Collaborative Research Centre SFB 953: “Synthetic Carbon Allotropes”
Synthetic carbon allotropes such as fullerenes, carbon nanotubes, and graphene currently represent one of the most promising materials families with enormous potential for high-performance applications in the fields of nanoelectronics, optoelectronics, hydrogen storage, sensors, and reinforcements of polymers based on their unprecedented electronic, optical, mechanical and chemical properties. At the same time, they are ideal targets for investigating fundamental chemical and physical questions such as shape- and charge-dependent binding and release of molecules, charge transport in confined spaces, and superior sensing of supramolecular interactions.
Because of the almost limitless possibilities of constructing both discrete and extended networks of sp-, sp2– and sp3-hybridized C-atoms, many additional and so far unknown modifications with remarkable properties are imaginable and several examples have been predicted theoretically. Tapping these exciting possibilities fully, however, still requires overcoming a number of significant hurdles such as high-yield production methods, sorting and separation, developing synthesis protocols for new carbon allotropes, controlled doping with heteroelements, solubilization, chemical functionalization, hierarchically ordered architectures, and layer (single and multiple) formation. Hence tremendous interdisciplinary efforts are required that systematically combine the expertise of chemists, physicists, engineers, and theoreticians, together with the contributions of high-end analytical instrumentation.
The Friedrich-Alexander University Erlangen-Nürnberg (FAU) hosts probably the largest and most productive pioneering community in Europe or even worldwide at the forefront of carbon allotrope research. Erlangen is the only place, where all fields of carbon research – the chemistry , the physics, and the materials engineering of fullerenes, carbon nanotubes, graphene, and of new synthetic carbon allotropes – are represented. The SFB 953 ‘Synthetic Carbon Allotropes’ therefore constitutes the ideal forum to advance the unifying knowledge on carbon science approaching the desired goal of creating new materials for high-performance applications.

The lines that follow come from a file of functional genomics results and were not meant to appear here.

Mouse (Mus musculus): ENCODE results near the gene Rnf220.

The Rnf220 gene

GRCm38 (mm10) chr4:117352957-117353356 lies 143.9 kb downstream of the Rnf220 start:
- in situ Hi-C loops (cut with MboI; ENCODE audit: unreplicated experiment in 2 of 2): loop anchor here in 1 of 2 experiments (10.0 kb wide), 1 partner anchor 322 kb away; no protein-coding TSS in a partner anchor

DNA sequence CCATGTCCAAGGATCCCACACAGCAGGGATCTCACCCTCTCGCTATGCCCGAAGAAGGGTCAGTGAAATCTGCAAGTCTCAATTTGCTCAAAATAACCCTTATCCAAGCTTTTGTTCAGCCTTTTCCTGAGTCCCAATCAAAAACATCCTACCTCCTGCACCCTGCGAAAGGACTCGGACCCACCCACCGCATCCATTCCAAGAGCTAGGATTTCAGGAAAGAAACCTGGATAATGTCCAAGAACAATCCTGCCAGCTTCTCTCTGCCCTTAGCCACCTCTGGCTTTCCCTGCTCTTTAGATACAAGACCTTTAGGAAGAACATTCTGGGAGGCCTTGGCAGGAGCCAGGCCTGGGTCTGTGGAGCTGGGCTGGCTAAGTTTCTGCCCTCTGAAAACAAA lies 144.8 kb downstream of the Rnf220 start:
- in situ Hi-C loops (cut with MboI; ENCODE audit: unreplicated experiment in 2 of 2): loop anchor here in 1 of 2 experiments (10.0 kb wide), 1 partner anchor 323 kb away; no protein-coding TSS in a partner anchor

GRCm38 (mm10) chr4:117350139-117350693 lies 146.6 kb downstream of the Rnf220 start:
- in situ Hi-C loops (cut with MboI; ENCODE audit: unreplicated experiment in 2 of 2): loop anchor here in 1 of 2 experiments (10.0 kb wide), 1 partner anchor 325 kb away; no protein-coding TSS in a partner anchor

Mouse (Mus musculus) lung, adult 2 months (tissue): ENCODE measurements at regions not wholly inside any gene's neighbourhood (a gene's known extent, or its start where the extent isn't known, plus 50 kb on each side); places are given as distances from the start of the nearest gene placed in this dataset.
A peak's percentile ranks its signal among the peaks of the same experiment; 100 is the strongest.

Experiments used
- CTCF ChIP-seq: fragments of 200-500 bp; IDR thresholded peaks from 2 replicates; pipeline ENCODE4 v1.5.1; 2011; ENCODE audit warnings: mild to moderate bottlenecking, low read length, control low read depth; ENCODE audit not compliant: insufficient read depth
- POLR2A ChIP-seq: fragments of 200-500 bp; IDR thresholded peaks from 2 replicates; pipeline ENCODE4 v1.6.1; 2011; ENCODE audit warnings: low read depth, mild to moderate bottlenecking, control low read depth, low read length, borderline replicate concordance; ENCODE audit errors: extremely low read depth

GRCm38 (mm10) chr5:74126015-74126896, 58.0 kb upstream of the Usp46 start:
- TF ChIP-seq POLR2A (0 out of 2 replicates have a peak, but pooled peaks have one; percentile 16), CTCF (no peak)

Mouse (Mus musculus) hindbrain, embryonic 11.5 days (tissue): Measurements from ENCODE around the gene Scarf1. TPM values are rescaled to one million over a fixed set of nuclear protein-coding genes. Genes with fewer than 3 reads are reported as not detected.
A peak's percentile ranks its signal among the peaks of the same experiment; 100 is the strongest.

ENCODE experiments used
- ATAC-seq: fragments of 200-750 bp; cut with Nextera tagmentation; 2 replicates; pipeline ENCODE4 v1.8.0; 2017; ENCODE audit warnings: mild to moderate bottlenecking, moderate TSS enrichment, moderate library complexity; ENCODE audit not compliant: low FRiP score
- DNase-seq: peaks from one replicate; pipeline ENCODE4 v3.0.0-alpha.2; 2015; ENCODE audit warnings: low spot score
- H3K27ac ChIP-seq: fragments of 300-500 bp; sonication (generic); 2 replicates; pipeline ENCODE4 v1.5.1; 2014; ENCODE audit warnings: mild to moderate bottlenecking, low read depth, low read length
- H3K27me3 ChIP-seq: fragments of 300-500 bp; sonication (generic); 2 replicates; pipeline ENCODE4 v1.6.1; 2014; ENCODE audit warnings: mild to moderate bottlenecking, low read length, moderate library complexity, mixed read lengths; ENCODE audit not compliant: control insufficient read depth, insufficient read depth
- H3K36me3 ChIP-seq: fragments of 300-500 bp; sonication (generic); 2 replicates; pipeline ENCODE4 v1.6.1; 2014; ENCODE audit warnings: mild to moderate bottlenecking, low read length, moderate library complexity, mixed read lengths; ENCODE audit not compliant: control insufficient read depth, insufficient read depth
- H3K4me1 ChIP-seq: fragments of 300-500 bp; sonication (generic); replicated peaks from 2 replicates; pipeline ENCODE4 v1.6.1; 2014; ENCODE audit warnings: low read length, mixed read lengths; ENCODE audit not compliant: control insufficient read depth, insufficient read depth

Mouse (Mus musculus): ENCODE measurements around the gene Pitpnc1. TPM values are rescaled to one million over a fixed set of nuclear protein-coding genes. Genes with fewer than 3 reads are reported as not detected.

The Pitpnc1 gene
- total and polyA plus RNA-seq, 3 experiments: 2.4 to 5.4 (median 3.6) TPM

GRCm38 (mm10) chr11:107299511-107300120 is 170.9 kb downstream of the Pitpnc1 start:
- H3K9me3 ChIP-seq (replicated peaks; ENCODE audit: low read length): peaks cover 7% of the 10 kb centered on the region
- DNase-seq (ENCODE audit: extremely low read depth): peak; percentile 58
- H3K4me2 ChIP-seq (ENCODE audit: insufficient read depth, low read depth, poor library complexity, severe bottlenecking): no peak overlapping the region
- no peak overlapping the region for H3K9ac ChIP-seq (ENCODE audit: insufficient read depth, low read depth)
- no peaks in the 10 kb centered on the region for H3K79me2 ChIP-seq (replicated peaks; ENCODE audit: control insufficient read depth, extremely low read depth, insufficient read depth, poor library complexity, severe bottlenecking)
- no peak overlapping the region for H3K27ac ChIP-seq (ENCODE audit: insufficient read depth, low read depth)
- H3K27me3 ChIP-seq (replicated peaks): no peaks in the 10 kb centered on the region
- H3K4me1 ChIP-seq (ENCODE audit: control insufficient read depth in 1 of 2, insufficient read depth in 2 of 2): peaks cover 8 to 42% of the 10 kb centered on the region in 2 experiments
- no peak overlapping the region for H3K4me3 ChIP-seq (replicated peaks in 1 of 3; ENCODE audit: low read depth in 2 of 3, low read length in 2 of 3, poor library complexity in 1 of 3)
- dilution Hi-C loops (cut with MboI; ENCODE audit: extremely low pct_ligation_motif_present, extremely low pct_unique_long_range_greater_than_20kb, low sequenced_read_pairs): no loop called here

SFB 953: Constitution and Structure
The SFB 953 ‘Synthetic Carbon Allotropes’ is structured in three research areas and two scientific central projects. Research area A (Synthesis and Functionalization) provides the materials basis of the collaborative research center. Both, chemical functionalization of known synthetic carbon allotropes and development of new carbon modifications lie at the forefront.
The next level within the process chain is the systematic investigation of the physical and materials properties and the development of concepts for device fabrication. This is guaranteed by the close interaction with Research Area B (Electronic, Optical, and Structural Properties), where systems synthesized in Research area A are studied in great detail. This highly integrated and interdisciplinary approach of the SFB 953 also necessitates a close connection with Research Area C (Theory). Both classical and quantum mechanical calculations provide the basis for an in-depth understanding of reaction mechanisms, stability, electronic and optical properties, and the structural and mechanical properties of synthetic carbon allotropes and their derivatives. Moreover, theory provides some of the most valuable design principles for the exploration of hitherto unknown forms of carbon. Finally, developing and strengthening fundamental and applied carbon allotrope research requires strong support from highly sophisticated analysis and structural characterization, which is provided by the two scientific central projects of Research Area Z (Characterization/Analysis) on tandem mass spectrometry and high resolution electron microscopy. Making use of the latest developments in analysis of carbon materials and advanced instrumentation, like dedicated mass spectrometry and aberration-corrected TEM, the goal of the two Z projects is to contribute to an atomic scale understanding of structure and structure-property relationships of carbon allotropes and related devices.